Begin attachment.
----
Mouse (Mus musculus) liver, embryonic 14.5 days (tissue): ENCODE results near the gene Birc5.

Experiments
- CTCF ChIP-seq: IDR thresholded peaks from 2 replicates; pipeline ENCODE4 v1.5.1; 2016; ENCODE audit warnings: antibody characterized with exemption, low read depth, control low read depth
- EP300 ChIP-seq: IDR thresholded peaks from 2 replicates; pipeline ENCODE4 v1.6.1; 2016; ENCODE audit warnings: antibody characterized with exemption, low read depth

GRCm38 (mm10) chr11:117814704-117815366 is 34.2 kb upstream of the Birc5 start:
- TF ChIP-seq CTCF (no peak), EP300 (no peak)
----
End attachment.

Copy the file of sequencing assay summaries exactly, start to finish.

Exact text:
Mouse (Mus musculus) liver, embryonic 14.5 days (tissue): ENCODE results near the gene Birc5.

Experiments
- CTCF ChIP-seq: IDR thresholded peaks from 2 replicates; pipeline ENCODE4 v1.5.1; 2016; ENCODE audit warnings: antibody characterized with exemption, low read depth, control low read depth
- EP300 ChIP-seq: IDR thresholded peaks from 2 replicates; pipeline ENCODE4 v1.6.1; 2016; ENCODE audit warnings: antibody characterized with exemption, low read depth

GRCm38 (mm10) chr11:117814704-117815366 is 34.2 kb upstream of the Birc5 start:
- TF ChIP-seq CTCF (no peak), EP300 (no peak)